Morsy’s decree raises international concern

Liliana Mihaila
6 Min Read
High Representative for the European Union Catherine Ashton (AFP File Photo / John Thys)
EU MP sends letter to High Representative Catherine Ashton asking if she would agree to freezing financial aid to Egypt. (AFP / John Thys)
EU MP sends letter to High Representative Catherine Ashton asking if she would agree to freezing financial aid to Egypt. (AFP / John Thys)

A member of the European Union (EU) parliament released a statement on Friday calling for a freeze on planned aid to Egypt, totalling five billion Euros.

The move came after President Mohamed Morsy issued a declaration which granted him immunity from the judiciary.

Marietje Schaake’s statement was released in the form of a letter to the EU high representative, Catherine Ashton.

The letter asks Ashton if she is “willing to condemn Morsy’s declaration and its effects as running contrary to fundamental principles such as the rule of law, the separation of powers and independent judicial oversight?” Schaake also asked Ashton if she saw the declaration a threat to the drafting of an inclusive and balanced constitution, further asking if Ashton would be willing to freeze all financial assistance to Egypt.

Ashton’s spokesperson Michael Mann said, in reaction to Morsy’s declaration, that it is of utmost importance that the democratic process be completed in accordance with the commitments undertaken by the Egyptian leadership. This includes the separation of powers, the independence of justice, the protection of fundamental freedoms and the holding of democratic parliamentary elections as soon as possible.

“It’s about ensuring that the conditionality that exists in proposed aid and assistance programmes pledged last week are invoked,” Schaake explained, saying it is important for the EU to “remind Egypt of its commitment to actual democratic reforms, the rule of law, human rights and respect for minorities.”

Schaake said these are clear conditions built in to any assistance programme given by the EU to countries in transition. “The idea behind it is called more for more,” she explained. More for more operates under the principle of rewarding countries undergoing transition and pledging genuine reforms. Under this system, the more reforms carried out by the country, the wider access it has to financial assistance, markets and aid during the transitional period. Schaake said that Egypt is a test case for the region, and the EU must make it very clear to Morsy and the government that such actions are not acceptable.

Referring to recent clashes in anti-declaration protests, Schaake said the battle for checks and balances should not have to be fought on the streets, but rather should have been enshrined in law.

“Morsy’s move,” Schaake said, “even if it is temporary will place him above judicial scrutiny and sends a bad signal because nobody should be above judicial scrutiny.” She said that such moves discourage business because investors want to know the law is applied equally.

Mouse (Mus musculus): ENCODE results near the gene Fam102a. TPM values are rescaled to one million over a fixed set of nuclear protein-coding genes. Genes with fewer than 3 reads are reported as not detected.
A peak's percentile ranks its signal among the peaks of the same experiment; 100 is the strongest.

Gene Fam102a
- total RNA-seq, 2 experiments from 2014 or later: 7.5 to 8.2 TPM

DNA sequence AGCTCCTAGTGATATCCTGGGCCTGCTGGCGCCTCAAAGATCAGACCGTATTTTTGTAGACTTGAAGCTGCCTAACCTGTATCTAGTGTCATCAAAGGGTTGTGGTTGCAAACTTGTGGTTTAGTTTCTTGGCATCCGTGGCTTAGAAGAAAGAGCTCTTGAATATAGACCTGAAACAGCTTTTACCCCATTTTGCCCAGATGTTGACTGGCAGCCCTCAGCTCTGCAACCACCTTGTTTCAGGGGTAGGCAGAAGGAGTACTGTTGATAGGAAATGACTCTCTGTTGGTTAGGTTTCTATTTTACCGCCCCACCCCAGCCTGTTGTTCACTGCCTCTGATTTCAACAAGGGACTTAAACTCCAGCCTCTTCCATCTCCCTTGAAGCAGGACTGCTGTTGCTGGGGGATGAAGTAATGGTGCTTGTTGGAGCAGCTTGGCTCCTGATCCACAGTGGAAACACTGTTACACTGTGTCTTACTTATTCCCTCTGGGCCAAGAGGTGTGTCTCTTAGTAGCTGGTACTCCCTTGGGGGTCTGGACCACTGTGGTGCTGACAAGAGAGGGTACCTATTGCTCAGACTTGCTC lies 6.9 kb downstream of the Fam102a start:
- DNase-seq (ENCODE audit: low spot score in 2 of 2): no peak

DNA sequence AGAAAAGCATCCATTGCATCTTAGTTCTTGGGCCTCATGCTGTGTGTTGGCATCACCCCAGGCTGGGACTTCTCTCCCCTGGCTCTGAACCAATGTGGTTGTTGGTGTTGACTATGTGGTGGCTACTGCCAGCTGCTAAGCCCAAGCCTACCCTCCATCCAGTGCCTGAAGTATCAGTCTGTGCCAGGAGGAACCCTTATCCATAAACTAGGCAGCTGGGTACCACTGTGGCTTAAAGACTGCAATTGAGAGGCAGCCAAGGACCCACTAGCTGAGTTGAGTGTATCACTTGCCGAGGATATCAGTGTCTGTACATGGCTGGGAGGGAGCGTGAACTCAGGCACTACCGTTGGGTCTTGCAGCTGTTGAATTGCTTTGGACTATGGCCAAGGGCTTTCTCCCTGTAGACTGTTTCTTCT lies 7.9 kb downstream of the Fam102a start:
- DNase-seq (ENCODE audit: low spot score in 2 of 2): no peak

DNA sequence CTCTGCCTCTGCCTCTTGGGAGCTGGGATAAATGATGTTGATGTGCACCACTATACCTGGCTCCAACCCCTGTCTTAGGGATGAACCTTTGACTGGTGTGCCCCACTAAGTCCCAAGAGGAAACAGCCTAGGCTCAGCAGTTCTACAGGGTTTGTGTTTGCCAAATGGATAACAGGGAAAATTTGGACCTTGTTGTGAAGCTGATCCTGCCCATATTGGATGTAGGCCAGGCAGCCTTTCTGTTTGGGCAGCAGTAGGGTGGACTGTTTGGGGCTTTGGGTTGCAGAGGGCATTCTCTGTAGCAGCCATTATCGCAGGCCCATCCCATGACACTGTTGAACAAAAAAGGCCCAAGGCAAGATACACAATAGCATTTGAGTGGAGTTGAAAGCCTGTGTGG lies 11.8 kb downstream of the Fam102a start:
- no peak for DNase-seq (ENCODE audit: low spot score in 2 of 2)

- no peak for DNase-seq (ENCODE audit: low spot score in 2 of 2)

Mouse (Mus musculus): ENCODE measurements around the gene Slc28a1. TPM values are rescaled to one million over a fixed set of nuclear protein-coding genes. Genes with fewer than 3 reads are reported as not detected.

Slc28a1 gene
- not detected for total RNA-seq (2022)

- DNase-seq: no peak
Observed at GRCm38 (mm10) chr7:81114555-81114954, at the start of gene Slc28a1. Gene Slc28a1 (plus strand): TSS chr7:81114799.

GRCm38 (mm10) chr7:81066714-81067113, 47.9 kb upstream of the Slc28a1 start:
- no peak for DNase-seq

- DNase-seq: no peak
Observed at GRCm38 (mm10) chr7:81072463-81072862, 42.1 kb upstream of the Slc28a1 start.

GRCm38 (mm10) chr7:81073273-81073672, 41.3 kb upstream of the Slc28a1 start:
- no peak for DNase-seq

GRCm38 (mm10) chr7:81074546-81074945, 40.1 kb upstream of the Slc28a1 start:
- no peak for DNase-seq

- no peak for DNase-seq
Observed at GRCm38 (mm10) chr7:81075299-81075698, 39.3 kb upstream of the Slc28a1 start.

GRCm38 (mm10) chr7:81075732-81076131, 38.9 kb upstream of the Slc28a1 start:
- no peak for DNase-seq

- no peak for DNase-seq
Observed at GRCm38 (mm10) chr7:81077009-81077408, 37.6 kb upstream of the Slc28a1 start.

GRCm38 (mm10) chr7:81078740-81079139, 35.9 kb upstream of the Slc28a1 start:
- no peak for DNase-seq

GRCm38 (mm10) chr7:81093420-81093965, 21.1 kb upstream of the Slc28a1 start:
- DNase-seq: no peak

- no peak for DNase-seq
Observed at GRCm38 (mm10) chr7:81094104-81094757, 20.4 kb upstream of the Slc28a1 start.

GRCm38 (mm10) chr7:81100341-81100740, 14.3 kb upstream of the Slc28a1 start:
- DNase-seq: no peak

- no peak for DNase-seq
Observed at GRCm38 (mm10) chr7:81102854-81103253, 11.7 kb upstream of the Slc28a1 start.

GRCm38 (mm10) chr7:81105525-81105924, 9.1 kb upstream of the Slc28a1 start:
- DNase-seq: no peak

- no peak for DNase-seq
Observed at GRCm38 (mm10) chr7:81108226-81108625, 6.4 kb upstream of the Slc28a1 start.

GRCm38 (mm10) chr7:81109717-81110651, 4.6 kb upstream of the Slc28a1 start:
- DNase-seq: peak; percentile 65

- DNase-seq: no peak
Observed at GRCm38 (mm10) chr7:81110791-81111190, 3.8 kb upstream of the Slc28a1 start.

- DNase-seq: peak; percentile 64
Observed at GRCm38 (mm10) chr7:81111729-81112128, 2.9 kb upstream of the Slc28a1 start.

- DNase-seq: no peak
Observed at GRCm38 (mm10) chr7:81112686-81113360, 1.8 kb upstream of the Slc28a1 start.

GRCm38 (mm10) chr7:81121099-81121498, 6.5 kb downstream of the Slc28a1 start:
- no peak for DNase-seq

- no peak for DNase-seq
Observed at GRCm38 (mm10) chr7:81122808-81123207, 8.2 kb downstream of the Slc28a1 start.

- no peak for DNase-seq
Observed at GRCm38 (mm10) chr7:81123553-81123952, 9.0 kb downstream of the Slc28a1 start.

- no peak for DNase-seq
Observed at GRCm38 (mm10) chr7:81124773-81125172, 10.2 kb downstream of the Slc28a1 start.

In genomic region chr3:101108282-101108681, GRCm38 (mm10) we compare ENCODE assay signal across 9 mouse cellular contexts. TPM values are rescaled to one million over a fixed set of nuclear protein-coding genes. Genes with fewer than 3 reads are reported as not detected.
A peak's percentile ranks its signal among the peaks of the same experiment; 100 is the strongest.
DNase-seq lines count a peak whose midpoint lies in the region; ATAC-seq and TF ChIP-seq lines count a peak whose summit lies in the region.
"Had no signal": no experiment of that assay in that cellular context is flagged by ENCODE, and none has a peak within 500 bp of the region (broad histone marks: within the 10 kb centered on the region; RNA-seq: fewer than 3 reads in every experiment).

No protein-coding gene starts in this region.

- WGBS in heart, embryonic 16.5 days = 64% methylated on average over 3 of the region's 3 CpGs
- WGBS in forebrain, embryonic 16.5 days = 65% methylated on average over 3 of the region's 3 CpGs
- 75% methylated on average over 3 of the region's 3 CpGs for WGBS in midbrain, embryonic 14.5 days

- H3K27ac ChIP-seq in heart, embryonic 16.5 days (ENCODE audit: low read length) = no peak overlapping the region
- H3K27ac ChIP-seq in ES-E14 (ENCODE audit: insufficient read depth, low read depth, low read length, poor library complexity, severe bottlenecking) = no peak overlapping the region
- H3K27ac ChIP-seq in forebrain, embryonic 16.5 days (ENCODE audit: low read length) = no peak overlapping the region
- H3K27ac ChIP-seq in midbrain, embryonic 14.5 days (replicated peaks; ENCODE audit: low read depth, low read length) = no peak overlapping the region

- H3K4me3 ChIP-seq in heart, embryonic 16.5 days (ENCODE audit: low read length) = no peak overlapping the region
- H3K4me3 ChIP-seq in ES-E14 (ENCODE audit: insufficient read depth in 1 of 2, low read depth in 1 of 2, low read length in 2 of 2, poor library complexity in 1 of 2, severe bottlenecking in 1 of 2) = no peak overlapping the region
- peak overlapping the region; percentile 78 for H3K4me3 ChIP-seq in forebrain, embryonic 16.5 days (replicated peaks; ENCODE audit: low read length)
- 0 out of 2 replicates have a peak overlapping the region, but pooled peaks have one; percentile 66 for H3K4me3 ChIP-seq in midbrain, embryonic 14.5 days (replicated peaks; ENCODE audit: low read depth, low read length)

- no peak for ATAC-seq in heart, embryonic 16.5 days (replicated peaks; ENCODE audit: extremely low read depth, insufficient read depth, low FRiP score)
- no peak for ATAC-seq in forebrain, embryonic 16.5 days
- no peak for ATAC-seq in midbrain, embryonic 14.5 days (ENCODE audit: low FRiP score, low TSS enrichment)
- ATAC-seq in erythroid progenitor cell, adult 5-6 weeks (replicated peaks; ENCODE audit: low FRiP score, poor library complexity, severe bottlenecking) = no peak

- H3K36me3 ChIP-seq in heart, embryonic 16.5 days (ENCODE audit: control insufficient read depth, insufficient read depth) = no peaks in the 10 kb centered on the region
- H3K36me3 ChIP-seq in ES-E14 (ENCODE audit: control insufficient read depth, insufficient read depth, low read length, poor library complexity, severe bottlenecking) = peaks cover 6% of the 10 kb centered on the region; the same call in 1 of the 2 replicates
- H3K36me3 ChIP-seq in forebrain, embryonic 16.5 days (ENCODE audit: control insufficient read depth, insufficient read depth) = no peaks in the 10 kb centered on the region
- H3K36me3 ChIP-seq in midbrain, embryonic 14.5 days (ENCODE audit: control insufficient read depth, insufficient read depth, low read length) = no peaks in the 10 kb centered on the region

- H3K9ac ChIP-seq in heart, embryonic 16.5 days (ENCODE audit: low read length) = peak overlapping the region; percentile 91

Schaake has pledged she will follow up with her proposition, saying the EU parliament is committed to a democratic Egypt. She said the country’s political, religious and cultural diversity must be protected in the law “for the fundamental rights and the freedom and wellbeing for all Egyptians, this stability and trust are key to economic development.”

On Friday, the United States Department of State issued a statement which voiced “concerns” over the decree. It said the US government “encourages all parties to work together and calls for all Egyptians to resolve their differences over these important issues peacefully and through democratic dialogue.” The US President Barack Obama has yet to release a more detailed statement, but is expected to do so after the thanksgiving weekend.

Amnesty International also expressed their concerns surrounding the declaration, saying it heralds “a new era of repression.” Amnesty urged Morsy to “respect the principle that no one is above the law – including himself – by repealing recent amendments giving immunity to his decisions.”

Amnesty was also critical of the new law protecting the revolution, saying that such a law allows the public prosecutor to detain people up to six months in the name of the revolution. The organisation says such laws are merely restrictive provisions routinely used to punish peaceful exercise of the rights to freedom of expression, assembly and association. “Under this decree reminiscent of the decried emergency law, people may be held for six months on spurious charges before they are finally brought to trial,” the statement read.

Morsy’s decree has sparked anger among opposition groups who have called for several marches and protests to take place.

Share This Article
Leave a comment